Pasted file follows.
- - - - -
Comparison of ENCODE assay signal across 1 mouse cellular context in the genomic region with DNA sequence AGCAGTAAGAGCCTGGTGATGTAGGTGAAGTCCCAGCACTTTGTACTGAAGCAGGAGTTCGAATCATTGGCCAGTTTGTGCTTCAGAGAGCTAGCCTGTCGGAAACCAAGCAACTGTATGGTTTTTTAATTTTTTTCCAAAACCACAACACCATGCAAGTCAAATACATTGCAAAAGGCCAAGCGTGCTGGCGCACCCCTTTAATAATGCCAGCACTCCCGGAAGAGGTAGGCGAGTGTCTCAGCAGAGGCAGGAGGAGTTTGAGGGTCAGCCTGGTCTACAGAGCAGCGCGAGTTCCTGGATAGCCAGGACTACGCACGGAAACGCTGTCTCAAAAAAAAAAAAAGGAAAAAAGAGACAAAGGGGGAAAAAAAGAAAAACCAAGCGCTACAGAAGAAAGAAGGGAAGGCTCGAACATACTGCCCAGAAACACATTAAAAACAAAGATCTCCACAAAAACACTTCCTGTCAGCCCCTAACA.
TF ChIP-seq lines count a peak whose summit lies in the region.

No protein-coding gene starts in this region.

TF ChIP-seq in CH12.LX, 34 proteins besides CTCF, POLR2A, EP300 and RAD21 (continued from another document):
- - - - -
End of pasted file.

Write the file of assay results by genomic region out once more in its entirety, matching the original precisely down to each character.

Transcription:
Comparison of ENCODE assay signal across 1 mouse cellular context in the genomic region with DNA sequence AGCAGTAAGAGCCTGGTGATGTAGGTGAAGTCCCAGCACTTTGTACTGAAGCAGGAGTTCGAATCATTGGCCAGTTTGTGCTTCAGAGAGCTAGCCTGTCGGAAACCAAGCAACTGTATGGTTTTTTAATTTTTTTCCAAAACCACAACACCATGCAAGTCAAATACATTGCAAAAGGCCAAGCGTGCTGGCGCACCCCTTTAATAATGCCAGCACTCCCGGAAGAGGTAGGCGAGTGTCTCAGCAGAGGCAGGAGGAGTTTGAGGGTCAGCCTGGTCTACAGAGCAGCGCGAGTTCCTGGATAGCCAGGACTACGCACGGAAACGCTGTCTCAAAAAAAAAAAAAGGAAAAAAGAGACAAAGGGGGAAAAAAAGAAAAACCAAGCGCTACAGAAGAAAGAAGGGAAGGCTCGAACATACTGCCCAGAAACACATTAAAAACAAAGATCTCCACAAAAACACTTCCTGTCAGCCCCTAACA.
TF ChIP-seq lines count a peak whose summit lies in the region.

No protein-coding gene starts in this region.

TF ChIP-seq in CH12.LX, 34 proteins besides CTCF, POLR2A, EP300 and RAD21 (continued from another document):